Fans clamored, Activision budged, and now, Guitar Hero is finally making sweet, sweet music with the reigning gods of metal in Guitar Hero: Metallica. Toting a roster of hits and an intriguing new use of your left foot, this electrically-charged spinoff is looking to be the one to kill 'em all.
Guitar Hero: Metallica strikes a chord in the series as the second game centered exclusively on a band. But unlike its spandex-suited predecessors, Metallica is the first to make use of World Tour's template, bringing back the feature-rich studio mode as well as four-player band sessions.
In terms of going stag on the stage, plowing through each gig in career mode still takes top billing. Only now the belt has loosened up a bit on advancement; instead of having to clean out each individual set, you'll only have to meet a quota of stars earned through each successful play, allowing players to tiptoe past daunting tracks and choose the path they wish.
This less stringent advancement structure wisely gives the career mode a more approachable feel, all while maintaining a sense of accomplishment with unlockable bonuses, song facts, and rock ranks.
And if you wanna shred with some pals, the ever-popular quickplay mode is also now more accessible than ever. Every single song is unlocked from the get-go, eliminating the need for career progression or codes for those spur-of-the-moment living room jams.
Going hand in hand with this is a neat little feature that the game likes to call drum-over, which essentially lets you play any percussive track the way you want with tom, snare, bass, and cymbal samples taken straight from the song. In casual play, it's every bit as fun as it sounds, and something of a small wonder as to why it wasn't included in World Tour from the start.
Boasting 49 songs split between guest acts and the metal mavens themselves, Guitar Hero: Metallica's catalog is a bona fide who's who in the world of metal. The band leaves no stone unturned; classics from LPs like Master of Puppets and the Black Album make their requisite appearances, along with some unexpected B-sides spanning their entire career. The selection of guest songs here isn't quite as varied as past installments, but the consistency of these distortion-laced tracks are appreciable enough for any serious metal-head to dig into.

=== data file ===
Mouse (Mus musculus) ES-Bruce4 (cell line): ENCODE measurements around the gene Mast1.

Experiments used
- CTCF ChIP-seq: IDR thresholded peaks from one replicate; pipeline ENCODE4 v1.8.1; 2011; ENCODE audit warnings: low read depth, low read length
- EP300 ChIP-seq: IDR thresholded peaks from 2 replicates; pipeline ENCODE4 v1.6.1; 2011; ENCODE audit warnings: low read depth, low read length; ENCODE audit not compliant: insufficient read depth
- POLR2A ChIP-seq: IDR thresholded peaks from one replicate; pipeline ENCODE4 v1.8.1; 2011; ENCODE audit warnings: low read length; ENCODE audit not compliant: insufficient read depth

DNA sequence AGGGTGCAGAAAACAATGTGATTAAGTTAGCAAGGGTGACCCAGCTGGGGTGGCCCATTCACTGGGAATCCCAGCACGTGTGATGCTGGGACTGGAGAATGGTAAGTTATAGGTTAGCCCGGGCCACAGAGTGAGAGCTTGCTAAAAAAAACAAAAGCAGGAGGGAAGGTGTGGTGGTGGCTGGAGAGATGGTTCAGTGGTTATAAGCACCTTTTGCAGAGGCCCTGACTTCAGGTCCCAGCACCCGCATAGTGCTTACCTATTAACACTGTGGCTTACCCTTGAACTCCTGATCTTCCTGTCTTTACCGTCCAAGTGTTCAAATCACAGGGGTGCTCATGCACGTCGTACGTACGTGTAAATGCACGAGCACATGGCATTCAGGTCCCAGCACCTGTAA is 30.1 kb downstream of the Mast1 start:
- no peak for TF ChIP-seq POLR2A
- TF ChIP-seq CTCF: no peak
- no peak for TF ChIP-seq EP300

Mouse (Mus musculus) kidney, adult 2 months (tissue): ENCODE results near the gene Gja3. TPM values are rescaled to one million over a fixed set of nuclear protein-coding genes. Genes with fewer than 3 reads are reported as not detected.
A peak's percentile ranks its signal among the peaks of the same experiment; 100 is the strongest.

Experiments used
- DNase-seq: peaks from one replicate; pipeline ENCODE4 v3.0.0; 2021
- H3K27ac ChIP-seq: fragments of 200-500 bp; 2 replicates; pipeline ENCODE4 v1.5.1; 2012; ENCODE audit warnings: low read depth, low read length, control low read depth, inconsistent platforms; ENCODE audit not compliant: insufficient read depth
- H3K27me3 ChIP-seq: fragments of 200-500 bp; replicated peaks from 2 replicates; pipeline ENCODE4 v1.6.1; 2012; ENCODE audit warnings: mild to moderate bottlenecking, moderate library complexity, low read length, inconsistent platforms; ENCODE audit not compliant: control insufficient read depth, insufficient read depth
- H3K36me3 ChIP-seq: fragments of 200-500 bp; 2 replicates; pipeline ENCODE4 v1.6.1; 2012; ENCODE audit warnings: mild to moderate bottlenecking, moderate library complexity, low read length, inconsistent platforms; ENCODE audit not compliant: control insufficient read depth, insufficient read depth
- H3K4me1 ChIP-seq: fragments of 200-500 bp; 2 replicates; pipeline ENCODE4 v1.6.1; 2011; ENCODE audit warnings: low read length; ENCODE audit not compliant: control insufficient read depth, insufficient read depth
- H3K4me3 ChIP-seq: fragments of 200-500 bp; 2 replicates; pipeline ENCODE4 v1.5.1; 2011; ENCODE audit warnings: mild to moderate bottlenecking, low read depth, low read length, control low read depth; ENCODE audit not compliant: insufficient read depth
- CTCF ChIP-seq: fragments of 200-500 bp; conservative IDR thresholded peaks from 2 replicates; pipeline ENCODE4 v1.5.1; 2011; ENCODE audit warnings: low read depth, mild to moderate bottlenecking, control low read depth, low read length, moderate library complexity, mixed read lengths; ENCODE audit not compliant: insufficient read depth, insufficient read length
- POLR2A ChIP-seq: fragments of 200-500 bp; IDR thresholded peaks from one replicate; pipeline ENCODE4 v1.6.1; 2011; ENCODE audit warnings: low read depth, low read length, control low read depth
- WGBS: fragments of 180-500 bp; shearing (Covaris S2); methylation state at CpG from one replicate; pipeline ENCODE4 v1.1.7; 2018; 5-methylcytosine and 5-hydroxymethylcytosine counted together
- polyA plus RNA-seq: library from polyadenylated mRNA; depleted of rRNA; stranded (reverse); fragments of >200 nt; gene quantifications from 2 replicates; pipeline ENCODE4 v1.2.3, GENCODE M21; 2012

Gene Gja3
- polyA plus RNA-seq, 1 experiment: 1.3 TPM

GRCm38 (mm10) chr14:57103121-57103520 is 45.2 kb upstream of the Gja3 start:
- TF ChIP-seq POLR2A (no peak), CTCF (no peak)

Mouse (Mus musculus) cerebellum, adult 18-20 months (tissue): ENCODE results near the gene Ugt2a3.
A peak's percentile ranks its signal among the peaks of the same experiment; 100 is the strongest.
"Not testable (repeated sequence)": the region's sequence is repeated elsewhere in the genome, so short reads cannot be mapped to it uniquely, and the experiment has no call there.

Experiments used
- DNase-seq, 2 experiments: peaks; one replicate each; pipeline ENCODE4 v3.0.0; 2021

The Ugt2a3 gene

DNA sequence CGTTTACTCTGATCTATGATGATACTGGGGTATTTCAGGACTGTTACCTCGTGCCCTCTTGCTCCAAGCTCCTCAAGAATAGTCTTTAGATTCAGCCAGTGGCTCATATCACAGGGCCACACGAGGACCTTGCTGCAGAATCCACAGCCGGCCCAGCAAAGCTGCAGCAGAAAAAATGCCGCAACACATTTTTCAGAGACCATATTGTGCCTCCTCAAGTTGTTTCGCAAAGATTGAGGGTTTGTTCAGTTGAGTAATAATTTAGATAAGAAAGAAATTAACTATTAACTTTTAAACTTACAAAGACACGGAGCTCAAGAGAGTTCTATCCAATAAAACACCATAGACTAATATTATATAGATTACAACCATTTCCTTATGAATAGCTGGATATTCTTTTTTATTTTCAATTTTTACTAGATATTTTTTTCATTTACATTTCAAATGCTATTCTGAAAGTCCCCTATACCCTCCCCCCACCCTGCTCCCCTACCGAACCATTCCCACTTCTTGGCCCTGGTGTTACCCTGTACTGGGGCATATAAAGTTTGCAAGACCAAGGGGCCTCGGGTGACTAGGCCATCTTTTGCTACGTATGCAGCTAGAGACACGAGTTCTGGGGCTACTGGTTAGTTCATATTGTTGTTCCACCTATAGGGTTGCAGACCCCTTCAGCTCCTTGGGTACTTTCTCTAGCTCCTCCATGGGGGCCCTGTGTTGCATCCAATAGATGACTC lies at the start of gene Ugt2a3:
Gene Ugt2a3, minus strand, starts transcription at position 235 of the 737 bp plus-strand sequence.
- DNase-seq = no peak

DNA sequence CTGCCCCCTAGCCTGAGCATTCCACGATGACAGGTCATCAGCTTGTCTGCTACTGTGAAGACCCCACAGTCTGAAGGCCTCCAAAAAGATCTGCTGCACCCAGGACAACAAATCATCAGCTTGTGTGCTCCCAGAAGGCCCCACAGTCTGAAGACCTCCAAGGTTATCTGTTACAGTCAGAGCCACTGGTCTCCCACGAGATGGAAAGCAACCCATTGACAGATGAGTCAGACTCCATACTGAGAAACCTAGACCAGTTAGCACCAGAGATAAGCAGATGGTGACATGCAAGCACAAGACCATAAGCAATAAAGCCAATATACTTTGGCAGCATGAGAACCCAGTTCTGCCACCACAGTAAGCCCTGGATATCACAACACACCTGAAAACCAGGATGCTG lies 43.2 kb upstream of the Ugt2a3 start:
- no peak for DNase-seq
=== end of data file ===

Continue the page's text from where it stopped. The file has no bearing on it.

Guitar Hero: Metallica pulls double duty as a game that smartly caters to its fans as well as being accessible enough for nearly anyone to enjoy. A few snags come in the form of neutered online and DLC options. Returning features from World Tour also haven't seen much of a makeover. But by now, the series knows exactly what it's working with, and Metallica merely runs with it.
As you might imagine, Metallica's taste for thrash translates into some pretty intimidating gameplay. Waterfalls of power chords gush without mercy, and the murderous guitar solos will genuinely test your endurance. At lower difficulties, the complexity tapers off to a comfortable level, but once you kick things up you'll definitely find out if your chops are up to snuff with what the game throws at you--especially with the incomprehensibly severe expert plus mode for drummers. Slap on an extra bass pedal, and kiss your shins goodbye. It's incredibly difficult and physically taxing.
Undoubtedly, Guitar Hero: Metallica finds a niche for itself as one of the franchise's most challenging set lists to date-albeit one that's a fraction the size of World Tour and costs just as much. Like Aerosmith, measuring its worth falls on a scale of personal taste; but with the added draw of blistering difficulty, Metallica certainly has some added bass behind it.
If you've had problems getting through the expert difficulty in past games, you might want to rent first. The double bass will test just about everyone's skills as will the guitar note charts. Just don't expect any other upgrades on the gameplay front.
Like just about everything else, Guitar Hero: Metallica's visuals are also largely based on Guitar Hero World Tour's. There are no noticeable leaps in detail or quality, but it does sport a cleaner managed interface with re-arranged indicators, as well as a comprehensive index of motion capture meticulously modeled by Metallica themselves. The various band gestures and animations are among the series' most convincing to date, and the stage choreography going along with each song is noticeably more authentic.
Series regular Titmouse Inc. provides their playful pencilwork on the career mode's upbeat cartoon cutscenes, and the game's cascade of fantasy venues is as extravagant as ever.
And as to be expected from the series, Guitar Hero: Metallica's sound suite boasts masters for all of Metallica's mixes, a large majority of the guest tracks, and even a handful of re-recordings explicitly for the game-like Motorhead's adrenaline-packed anthem, Ace of Spades. Everything looks, feels, and sounds just as it should for a game all about Metallica.
For all the time that Metallica has been MIA from the series, the band has made it back in one electrified feat sure to please metal heads and Guitar Hero fan alike. Even if the master of puppets doesn't pull your strings, the sheer breadth of challenge offered by the game's sadistic setlist is yet another ace up its sleeve.